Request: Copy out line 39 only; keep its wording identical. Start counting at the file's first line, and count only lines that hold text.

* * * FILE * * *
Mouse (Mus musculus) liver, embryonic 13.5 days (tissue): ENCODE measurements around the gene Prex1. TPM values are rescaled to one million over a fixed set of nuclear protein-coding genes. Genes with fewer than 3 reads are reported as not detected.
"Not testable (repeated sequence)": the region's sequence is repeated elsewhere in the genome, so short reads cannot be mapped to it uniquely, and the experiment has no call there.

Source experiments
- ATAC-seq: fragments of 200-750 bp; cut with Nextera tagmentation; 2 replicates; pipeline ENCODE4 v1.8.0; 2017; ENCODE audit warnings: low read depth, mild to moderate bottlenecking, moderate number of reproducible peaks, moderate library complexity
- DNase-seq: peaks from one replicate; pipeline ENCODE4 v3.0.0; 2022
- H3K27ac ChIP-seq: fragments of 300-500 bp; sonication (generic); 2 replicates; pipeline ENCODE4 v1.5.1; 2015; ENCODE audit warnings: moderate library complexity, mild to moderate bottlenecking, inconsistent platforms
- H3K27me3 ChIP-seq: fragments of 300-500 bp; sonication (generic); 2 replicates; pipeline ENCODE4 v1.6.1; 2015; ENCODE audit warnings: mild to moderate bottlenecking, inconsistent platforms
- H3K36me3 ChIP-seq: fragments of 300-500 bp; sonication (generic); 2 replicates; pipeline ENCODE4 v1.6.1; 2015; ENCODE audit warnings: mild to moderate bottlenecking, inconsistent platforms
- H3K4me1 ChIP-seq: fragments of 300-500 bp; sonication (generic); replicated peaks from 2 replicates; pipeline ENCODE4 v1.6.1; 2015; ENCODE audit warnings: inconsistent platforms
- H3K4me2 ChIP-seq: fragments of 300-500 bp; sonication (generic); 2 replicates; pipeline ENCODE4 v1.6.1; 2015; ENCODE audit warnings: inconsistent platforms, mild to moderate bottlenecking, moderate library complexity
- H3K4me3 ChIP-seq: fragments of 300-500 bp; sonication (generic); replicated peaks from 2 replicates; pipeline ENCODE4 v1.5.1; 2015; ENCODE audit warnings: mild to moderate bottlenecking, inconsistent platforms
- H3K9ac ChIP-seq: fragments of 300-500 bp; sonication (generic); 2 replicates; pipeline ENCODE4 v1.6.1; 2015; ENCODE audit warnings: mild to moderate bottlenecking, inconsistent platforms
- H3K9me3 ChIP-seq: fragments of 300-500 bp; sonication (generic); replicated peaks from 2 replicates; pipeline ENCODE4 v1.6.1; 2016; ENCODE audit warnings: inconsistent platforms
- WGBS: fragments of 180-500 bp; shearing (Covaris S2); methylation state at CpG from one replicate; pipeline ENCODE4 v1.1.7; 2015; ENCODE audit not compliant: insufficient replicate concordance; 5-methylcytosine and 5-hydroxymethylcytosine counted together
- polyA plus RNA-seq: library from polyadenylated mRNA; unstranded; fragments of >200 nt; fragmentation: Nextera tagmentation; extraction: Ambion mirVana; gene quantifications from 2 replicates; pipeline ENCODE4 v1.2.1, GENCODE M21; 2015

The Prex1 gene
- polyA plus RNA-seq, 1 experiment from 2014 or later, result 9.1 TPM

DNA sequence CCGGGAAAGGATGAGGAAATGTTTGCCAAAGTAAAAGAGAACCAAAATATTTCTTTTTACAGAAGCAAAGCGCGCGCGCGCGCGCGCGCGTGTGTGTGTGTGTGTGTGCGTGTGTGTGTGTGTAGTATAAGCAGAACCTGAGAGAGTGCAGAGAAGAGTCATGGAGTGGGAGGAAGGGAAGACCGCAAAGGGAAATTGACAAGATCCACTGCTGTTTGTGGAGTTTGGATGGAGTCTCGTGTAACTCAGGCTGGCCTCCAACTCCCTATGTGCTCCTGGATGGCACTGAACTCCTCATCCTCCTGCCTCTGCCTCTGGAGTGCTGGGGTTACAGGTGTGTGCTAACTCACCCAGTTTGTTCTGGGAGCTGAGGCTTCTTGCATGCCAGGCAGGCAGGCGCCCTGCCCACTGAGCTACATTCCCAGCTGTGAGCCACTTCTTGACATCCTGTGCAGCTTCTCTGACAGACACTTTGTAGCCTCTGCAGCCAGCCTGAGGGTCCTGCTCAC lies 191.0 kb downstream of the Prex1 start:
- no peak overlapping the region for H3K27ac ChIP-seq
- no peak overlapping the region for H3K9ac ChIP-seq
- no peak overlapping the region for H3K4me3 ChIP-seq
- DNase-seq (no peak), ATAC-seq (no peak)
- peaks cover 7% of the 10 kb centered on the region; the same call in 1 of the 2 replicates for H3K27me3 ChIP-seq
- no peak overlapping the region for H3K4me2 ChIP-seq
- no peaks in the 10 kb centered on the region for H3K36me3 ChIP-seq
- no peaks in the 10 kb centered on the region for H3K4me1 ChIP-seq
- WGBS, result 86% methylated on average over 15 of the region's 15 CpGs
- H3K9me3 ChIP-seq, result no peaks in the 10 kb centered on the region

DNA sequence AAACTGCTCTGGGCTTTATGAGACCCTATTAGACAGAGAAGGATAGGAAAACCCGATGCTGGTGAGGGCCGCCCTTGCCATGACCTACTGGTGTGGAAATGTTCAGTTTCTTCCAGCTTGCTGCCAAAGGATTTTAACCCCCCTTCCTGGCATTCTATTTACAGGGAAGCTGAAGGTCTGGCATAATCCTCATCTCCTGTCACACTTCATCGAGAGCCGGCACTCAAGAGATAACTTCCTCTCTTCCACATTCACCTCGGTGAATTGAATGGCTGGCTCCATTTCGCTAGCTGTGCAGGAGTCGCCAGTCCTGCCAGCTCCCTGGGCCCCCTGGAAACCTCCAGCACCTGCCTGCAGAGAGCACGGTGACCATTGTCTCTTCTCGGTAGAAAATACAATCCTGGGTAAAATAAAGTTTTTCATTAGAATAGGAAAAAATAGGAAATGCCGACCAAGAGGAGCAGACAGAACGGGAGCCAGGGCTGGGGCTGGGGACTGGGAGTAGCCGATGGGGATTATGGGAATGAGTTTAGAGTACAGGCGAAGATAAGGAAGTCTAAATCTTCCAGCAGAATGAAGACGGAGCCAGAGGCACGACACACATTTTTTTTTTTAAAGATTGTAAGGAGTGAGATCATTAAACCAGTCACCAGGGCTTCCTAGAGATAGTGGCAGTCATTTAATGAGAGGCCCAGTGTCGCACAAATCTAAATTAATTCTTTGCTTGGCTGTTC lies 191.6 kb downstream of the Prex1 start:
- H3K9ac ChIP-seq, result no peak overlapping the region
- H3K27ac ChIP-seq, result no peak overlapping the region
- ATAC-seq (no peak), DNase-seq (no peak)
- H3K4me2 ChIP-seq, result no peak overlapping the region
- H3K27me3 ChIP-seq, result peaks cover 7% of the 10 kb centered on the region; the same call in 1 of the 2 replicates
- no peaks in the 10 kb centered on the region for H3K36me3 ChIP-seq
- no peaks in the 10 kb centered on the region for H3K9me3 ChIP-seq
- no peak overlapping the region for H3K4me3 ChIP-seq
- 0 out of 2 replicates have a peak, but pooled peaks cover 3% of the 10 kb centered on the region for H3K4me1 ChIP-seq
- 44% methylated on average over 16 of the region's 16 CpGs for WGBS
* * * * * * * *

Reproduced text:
- 44% methylated on average over 16 of the region's 16 CpGs for WGBS